What goes up must come down—but not necessarily the same way. Most fast-rising names are pop-culture-launched, fresh ideas with specific inspirations behind them. Their routes back to earth are a different story.
Occasionally, a name like Alexa may run into a cultural buzz saw and generate headlines. But the adage that any publicity is good publicity mostly holds true, and reports of negative press killing off names are greatly exaggerated. Even a name like Brandon, which was co-opted into a coarse political insult starting in late 2021, barely veered from its usage trajectory and still ranks #211 among US boys’ names.
What does cause a name to decline, then? Some fast-falling names are post-fame phenomena, brief spikes that disappeared once their cultural sparks faded from view. But more are just part of the natural baby name life cycle. A trendy name hits the inevitable downslope of its popularity curve, and the descent accelerates as parents sense that the name no longer feels cutting-edge.
The Fastest Fallers of 2022
This year’s fastest-falling popular names send clear messages about the direction of fashion change. The two top falling girls’ names of the year were Ava and Aviana. The letter V surrounded by vowels has been a powerhouse sound for 21st-century girls, in names as traditional as Olivia and as modern as Everleigh. It’s still well-loved; Olivia, Ava and Evelyn all remain in the top 10. But as the fast-fallers show, the trend is now receding. Overall, Av- and Ev- names were down by 7% last year.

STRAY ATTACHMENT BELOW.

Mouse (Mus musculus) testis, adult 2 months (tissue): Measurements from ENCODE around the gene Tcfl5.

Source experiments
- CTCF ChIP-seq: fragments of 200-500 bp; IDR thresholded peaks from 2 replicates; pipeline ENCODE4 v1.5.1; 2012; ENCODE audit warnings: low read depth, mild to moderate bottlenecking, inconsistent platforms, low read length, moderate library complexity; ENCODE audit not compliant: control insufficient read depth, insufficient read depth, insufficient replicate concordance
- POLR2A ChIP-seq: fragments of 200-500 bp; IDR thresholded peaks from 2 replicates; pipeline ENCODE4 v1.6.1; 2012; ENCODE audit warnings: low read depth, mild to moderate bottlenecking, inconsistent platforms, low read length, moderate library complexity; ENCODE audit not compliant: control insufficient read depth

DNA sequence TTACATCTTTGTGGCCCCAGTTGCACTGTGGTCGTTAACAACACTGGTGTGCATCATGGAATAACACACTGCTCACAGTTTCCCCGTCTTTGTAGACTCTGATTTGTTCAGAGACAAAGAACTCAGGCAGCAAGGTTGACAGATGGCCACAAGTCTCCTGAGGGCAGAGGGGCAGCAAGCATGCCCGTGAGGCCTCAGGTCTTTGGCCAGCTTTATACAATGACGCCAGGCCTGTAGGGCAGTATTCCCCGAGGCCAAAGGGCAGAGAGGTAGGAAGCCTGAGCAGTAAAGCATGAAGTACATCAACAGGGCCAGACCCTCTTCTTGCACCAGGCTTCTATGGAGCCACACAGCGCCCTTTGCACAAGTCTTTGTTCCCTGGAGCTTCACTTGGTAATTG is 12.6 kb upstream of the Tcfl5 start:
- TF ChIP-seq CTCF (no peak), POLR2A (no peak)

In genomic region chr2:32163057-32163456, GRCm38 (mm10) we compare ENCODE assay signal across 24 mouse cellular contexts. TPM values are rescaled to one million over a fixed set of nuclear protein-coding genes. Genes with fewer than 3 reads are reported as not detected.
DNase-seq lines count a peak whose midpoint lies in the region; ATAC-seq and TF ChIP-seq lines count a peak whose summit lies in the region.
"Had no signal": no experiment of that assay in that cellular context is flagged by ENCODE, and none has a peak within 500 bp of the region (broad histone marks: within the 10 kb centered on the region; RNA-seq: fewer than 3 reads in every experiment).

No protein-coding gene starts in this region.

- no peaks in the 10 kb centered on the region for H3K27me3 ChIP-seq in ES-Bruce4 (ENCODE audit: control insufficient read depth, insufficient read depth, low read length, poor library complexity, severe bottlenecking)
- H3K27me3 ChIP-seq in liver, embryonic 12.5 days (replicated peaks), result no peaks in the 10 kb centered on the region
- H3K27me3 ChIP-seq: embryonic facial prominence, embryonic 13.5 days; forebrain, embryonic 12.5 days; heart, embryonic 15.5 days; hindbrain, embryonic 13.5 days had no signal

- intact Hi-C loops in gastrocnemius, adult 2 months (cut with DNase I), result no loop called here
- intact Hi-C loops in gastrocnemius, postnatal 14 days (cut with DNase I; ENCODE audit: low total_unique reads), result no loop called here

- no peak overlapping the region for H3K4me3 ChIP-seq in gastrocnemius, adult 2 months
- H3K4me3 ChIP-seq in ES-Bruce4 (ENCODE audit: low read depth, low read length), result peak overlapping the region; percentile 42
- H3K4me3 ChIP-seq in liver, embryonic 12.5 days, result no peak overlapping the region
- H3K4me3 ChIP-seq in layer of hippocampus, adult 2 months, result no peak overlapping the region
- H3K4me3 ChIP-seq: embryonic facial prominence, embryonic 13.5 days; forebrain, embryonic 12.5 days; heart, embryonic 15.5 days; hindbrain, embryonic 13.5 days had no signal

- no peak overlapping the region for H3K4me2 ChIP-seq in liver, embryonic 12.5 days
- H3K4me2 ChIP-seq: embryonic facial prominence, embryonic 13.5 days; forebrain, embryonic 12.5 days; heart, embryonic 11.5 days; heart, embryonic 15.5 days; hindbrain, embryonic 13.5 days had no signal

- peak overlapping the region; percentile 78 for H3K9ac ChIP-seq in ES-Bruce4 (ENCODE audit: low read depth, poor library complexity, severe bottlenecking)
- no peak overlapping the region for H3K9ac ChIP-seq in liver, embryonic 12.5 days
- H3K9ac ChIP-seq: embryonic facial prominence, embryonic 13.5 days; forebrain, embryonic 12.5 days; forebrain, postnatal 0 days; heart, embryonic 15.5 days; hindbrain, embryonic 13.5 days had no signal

For boys, the fastest fallers were Lincoln and Logan, followed by Jaxon and Jackson. Names ending in -n have been dominant for boys in the past generation and continue to be hugely popular. For instance, four of the top ten rising boys’ names this year end in n. But the -n rate is now back down to where it was at the turn of the millennium. One more sign of the -n times: Colter is one of the hottest rising boys names, while Colton is one of the fastest falling.
Other Notable Declines:
- Kobe and Gianna were the fastest-rising names of the year 2020, in memorial tribute to basketball star Kobe Bryant and his daughter Gianna. In 2022 both ranked among the fastest declining names, yet they remained far more popular than before the Bryants’ untimely deaths. The naming tribute has proved to be an enduring one.
- Three names disappeared completely from the name data for the first time ever. Jannie, Berta and Thurman had appeared in US national statistics every year since 1880.
- The name Jamal, which is still commonly used in written materials to signal African-American identity, fell out of the boys’ top 1000 list for the first time since 1967.
And the most significant decline was in popularity itself. The four names at the top of the girls’ rankings—Olivia, Emma, Charlotte and Amelia—were unchanged, but their usage shrank by 5%. The percentage of babies receiving a top-1000 name, already historically low, declined at an accelerated rate. Individual names continue to rise and fall, but “popular” means less than ever before.